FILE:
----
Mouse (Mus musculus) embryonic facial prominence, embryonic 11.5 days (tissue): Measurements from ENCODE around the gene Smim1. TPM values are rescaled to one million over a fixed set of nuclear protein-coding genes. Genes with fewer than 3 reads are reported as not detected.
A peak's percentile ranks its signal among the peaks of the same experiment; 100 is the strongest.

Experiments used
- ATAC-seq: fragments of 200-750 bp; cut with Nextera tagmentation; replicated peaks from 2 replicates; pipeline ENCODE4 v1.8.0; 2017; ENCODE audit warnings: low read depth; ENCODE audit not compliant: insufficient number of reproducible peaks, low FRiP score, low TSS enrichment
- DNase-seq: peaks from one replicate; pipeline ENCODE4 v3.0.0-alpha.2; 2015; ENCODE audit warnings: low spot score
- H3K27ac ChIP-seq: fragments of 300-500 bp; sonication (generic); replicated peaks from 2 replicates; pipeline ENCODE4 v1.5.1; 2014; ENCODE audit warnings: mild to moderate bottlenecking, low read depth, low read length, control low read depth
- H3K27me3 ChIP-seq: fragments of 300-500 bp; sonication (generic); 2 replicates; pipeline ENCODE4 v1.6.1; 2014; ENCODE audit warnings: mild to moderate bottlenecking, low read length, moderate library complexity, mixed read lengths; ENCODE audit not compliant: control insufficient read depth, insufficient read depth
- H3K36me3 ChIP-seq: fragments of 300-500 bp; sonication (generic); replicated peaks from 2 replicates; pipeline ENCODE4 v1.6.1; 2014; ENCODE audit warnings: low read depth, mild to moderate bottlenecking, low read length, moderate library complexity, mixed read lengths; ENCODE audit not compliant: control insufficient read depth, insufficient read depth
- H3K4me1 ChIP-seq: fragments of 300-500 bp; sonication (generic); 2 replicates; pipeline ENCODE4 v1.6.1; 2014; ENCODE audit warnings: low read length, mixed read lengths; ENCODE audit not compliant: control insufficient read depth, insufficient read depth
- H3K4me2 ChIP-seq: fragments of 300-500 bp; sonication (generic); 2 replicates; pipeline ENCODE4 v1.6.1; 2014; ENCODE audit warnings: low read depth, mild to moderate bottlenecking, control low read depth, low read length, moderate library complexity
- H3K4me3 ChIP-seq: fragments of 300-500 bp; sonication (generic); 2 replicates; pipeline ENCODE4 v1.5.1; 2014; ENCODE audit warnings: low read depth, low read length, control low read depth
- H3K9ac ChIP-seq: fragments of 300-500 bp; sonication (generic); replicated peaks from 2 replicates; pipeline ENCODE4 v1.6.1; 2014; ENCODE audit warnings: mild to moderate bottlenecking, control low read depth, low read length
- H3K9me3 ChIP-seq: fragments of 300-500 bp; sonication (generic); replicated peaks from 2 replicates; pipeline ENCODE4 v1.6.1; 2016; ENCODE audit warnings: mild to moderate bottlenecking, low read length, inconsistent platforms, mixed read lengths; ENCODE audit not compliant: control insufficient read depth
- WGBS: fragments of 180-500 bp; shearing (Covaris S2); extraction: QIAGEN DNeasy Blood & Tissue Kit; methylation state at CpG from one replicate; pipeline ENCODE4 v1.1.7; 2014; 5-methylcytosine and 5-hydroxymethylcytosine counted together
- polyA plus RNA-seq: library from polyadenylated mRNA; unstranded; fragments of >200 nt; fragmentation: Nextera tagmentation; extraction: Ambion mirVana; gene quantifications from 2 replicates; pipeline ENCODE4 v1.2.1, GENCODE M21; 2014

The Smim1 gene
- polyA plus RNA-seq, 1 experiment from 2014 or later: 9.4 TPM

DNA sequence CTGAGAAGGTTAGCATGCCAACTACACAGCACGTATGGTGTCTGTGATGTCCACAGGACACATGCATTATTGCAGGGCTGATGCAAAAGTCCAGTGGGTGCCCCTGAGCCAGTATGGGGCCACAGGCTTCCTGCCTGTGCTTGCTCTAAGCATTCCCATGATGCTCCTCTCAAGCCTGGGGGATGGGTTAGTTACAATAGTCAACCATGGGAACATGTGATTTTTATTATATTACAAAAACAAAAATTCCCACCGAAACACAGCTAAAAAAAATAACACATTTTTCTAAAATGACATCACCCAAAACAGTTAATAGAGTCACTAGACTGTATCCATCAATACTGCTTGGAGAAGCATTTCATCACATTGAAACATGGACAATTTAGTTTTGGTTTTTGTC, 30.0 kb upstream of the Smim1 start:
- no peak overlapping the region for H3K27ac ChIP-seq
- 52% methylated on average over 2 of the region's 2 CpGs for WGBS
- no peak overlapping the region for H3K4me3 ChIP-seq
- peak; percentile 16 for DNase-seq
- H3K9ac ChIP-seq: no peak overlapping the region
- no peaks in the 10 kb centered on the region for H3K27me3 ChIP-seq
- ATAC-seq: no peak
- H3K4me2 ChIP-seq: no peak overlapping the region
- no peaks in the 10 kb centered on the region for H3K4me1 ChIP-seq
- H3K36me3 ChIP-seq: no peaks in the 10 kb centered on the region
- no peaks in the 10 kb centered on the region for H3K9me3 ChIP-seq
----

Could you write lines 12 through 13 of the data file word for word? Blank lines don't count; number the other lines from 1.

- H3K9ac ChIP-seq: fragments of 300-500 bp; sonication (generic); replicated peaks from 2 replicates; pipeline ENCODE4 v1.6.1; 2014; ENCODE audit warnings: mild to moderate bottlenecking, control low read depth, low read length
- H3K9me3 ChIP-seq: fragments of 300-500 bp; sonication (generic); replicated peaks from 2 replicates; pipeline ENCODE4 v1.6.1; 2016; ENCODE audit warnings: mild to moderate bottlenecking, low read length, inconsistent platforms, mixed read lengths; ENCODE audit not compliant: control insufficient read depth